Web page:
Our other favourite runs are the long sheltered trails on the home slopes of the Vaujany/Oz sector running down to the lowest-altitude valley villages.
This ultra-convenient big Alpine ski area is linked with Les Arcs to form the Paradiski, and is brilliant for families and mixed ability groups.
La Plagne’s collection of seven love ‘em or hate ‘em purpose-built high-altitude resort ‘villages’, plus four further outlying villages, is already one of France’s largest linked ski areas. Yet it’s only one half of the Paradiski domain. These two winter giants are linked by the astonishing double-decker Vanoise Express cable car, which spans the 380m-deep Ponturin Gorge.
La Plagne offers a variety of slopes from a glacial peak, through wide open bowls, to sheltered wooded pistes. The largest sectors are the huge bowls around the two biggest bases, Plagne-Centre and Belle-Plagne; slopes here range from motorway blues and fast reds to more testing narrow routes.
The best beginners’ zones are at Plagne-Centre, Plagne-Bellecôte, Plagne 1800, and Aime-la-Plagne.
The most challenging runs are to be found in the Le Biolley sector. Off-piste opportunities abound: the routes off the back of Bellecôte feel a long way from civilisation.
Originally founded by British wintersports fan Peter Lindsey back in the 1930s, Méribel is still ‘the one the Brits love’ – as much for its lively, Anglocentric social scene as for the fact that, rarely for a purpose-built resort, it has maintained a dogged insistence on traditional chalet-style architecture.
As the middle valley of the three, Méribel is paradise for mile-munching intermediates and the best base for exploring the other valleys. And the trick to skiing Méribel is to follow the sun around the valley and avoid the homecoming ice or slush.
From mid-afternoon onwards, the volume rises and the party starts. The Folie Douce and the Rond Point, perched on the eastern slopes just above town, are the liveliest piste-side venues, whilst The Pub and Jack’s are two of the leading lights down in the village itself. Dick’s Tea Bar is a Méribel legend.
La Clusaz is a picture-postcard pretty Haute-Savoyard village in the heart of the wonderfully scenic Massif des Aravis, less than an hour’s drive from Geneva.
The ski area is linked by free bus to equally charming Grand Bornand and amounts to over 200km of varied terrain, mainly suiting intermediates but with plenty of scope for experts too. The highest Balme sector has good reds plus a couple of steep blacks. It usually has the best snow conditions too. The Balme massif is a magnet for freeriders.
Off the slopes, the après ski is low-key. There are a few livelier bars, though such as the Pressoir, Salto and Club 18.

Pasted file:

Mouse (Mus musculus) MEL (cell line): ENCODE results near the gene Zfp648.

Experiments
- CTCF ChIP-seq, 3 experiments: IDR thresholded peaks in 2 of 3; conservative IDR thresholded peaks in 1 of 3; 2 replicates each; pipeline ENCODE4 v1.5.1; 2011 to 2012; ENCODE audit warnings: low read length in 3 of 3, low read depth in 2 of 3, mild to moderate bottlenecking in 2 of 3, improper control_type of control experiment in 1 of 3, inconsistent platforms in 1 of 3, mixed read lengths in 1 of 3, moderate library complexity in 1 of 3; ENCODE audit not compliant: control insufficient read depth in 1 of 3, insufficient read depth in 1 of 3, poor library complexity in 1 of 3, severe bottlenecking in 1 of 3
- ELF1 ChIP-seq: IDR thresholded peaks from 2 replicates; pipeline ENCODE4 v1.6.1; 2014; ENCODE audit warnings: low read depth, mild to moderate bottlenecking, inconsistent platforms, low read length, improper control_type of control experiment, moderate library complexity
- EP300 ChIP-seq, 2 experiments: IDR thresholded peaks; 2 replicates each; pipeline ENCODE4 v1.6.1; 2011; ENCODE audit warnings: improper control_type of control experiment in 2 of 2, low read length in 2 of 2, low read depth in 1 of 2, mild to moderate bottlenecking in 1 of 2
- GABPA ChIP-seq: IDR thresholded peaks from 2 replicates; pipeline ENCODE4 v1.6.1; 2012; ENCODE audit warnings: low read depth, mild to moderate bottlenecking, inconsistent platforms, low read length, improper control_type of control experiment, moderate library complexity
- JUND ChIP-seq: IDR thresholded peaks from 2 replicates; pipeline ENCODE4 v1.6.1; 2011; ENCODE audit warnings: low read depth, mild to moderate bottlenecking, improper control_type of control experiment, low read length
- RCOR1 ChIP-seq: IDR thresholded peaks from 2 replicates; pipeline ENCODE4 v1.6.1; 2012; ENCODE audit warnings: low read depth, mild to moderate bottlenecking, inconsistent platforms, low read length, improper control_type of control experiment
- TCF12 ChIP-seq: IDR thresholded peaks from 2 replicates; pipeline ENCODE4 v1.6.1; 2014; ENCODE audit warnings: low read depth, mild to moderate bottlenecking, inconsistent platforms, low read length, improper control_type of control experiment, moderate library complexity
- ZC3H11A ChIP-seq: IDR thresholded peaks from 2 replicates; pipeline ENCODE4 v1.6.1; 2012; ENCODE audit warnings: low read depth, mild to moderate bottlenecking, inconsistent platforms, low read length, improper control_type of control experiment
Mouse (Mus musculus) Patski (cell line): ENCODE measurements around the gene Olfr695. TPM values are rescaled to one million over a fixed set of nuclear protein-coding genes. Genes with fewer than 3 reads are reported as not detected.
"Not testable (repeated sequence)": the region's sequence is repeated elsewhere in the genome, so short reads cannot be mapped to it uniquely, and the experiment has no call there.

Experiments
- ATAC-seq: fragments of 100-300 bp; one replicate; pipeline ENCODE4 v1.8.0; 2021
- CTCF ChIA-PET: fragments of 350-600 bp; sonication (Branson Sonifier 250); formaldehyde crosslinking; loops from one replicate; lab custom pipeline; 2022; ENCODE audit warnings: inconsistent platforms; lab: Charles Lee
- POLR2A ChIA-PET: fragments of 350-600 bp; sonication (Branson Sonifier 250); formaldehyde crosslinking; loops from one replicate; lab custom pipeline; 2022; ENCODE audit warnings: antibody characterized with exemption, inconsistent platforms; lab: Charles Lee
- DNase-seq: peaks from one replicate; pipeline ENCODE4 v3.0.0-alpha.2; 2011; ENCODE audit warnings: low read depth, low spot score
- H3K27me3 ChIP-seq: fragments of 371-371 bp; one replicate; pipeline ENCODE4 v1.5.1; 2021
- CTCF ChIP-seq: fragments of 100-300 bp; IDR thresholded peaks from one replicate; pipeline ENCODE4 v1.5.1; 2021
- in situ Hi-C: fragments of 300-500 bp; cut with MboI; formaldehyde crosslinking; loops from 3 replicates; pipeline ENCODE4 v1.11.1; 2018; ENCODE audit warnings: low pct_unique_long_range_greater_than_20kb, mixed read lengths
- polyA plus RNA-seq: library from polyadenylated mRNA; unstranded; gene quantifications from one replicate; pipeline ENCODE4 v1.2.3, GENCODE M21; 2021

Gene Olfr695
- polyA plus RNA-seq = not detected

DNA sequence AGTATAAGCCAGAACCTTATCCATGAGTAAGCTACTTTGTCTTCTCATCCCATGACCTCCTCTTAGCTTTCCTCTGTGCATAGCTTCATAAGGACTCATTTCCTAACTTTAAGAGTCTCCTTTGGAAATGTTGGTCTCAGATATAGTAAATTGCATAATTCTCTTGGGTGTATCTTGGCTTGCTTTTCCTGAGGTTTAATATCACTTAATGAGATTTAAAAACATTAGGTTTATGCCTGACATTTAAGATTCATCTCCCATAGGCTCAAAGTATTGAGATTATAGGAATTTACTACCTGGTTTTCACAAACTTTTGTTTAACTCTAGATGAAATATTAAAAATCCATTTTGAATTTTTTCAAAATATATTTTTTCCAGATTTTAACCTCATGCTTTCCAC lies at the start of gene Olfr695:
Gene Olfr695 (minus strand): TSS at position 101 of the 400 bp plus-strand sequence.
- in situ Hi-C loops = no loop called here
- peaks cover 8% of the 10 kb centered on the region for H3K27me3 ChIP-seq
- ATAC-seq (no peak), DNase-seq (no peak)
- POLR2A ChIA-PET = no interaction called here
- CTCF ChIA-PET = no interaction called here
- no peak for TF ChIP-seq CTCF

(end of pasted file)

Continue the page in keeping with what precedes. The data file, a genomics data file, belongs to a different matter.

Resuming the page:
St Lary Soulan
If you want a cheaper, family-friendly Gallic alternative to the Alps, the French Pyrenees are your peaks. St Lary Soulan is our favourite – it has one of the largest ski areas in the region, attached to an attractive village. It’s also famous for its thermal baths.
The skiing is over three areas: 1700 is for families and beginners. You’ll find longer and tougher runs at 1900, including the Mirabelle, which, at 3.6km, is one of the longest runs in the Pyrenees. The highest skiing is at 2400 where freestylers will also love the mogul and slalom stadiums, a snowpark and a halfpipe.
For your après, head to the bars around the base of the cable car, including the Bar du Telepherique and nearby Carre Blanc.
La Grave is no ordinary ski resort. In fact, it’s not a ski resort at all, it’s a serious mountain station that just happens to facilitate snowsports. There are no avalanche protection systems, no slope signs and no boundary ropes. In fact, other than a couple of routes on the Glacier de la Girose on the summit sector, there are no pistes; the entire area is off-piste and is only suitable for advanced skiers and riders.
There are two classic descents: the Vallons de la Meije and the Vallons de Chancel. Although access to both is straightforward, either via a two-stage gondola from La Grave or by crossing over from Les Deux Alpes, once you begin your descent here you have entered into a serious environment that has claimed many lives.
A beer or two on the terrace of the bar at the Hotel Castillan is the après-ski scene of choice. Later on, it’s more of the same over dinner, though more hedonistic visitors and seasonnaires party on at the K2 Bar and Pub Le Bois des Fees.
Serre Chevalier is the collective name for a string of villages and the extensive linked ski area that connects them. It’s best suited to keen intermediates, but works well for all abilities, and non-skiers too.
The ski area stretches across six peaks from the beautiful 17th century fortified town of Briancon to Monetier-les-Bains; the middle twin villages of Chantemerle and Villeneuve share the bulk of the core ski area. The top slopes are within open bowls, crisscrossed with intermediate runs, although most of the highest peaks are served only by ski tows.
Away from the slopes, Briancon is worth exploring. The quaint cobbled streets are filled with little shops, cafes, and restaurants. Monetier-les-Bains has a fabulous thermal spa complex – Les Grands Bainshes.
Independently researched and written by the Snow Magazine team, sponsored by the experts at Crystal Ski Holidays.